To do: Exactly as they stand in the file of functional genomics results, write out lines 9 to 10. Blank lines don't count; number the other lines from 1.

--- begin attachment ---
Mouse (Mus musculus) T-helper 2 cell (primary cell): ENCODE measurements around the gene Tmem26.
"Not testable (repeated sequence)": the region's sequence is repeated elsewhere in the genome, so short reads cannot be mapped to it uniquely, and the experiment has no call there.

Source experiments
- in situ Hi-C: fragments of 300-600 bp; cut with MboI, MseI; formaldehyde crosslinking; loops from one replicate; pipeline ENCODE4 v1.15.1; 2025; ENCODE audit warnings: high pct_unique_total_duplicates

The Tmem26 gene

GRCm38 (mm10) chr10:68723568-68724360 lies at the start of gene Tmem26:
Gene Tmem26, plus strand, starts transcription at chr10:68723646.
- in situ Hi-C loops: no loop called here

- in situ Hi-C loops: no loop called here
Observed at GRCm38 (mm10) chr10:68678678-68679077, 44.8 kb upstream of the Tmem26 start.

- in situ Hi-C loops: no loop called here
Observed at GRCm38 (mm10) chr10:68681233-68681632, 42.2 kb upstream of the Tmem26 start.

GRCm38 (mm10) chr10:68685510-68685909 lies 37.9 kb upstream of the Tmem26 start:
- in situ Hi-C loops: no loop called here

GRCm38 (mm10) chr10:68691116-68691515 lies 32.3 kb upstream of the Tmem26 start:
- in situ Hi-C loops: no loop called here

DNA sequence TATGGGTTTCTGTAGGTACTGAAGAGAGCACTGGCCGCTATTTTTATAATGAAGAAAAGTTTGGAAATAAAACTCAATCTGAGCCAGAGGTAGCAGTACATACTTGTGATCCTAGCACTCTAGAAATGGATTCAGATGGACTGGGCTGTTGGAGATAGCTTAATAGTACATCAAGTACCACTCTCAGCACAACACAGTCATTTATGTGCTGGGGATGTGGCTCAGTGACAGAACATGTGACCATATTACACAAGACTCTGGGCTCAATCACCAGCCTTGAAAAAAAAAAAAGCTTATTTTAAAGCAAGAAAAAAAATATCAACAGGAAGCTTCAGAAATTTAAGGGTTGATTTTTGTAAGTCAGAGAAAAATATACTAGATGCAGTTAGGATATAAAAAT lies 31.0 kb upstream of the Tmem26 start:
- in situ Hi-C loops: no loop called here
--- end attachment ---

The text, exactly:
- in situ Hi-C loops: no loop called here
Observed at GRCm38 (mm10) chr10:68678678-68679077, 44.8 kb upstream of the Tmem26 start.